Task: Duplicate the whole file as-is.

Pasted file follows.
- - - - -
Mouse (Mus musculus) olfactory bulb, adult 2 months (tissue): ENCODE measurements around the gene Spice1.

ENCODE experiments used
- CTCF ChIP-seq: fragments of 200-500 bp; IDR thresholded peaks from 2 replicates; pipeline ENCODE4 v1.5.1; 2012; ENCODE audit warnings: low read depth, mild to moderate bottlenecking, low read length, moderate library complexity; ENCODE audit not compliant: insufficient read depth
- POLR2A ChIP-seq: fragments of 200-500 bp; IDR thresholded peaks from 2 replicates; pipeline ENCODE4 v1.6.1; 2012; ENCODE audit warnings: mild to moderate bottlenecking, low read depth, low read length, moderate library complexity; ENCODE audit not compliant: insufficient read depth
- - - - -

Mouse (Mus musculus) olfactory bulb, adult 2 months (tissue): ENCODE measurements around the gene Spice1.

ENCODE experiments used
- CTCF ChIP-seq: fragments of 200-500 bp; IDR thresholded peaks from 2 replicates; pipeline ENCODE4 v1.5.1; 2012; ENCODE audit warnings: low read depth, mild to moderate bottlenecking, low read length, moderate library complexity; ENCODE audit not compliant: insufficient read depth
- POLR2A ChIP-seq: fragments of 200-500 bp; IDR thresholded peaks from 2 replicates; pipeline ENCODE4 v1.6.1; 2012; ENCODE audit warnings: mild to moderate bottlenecking, low read depth, low read length, moderate library complexity; ENCODE audit not compliant: insufficient read depth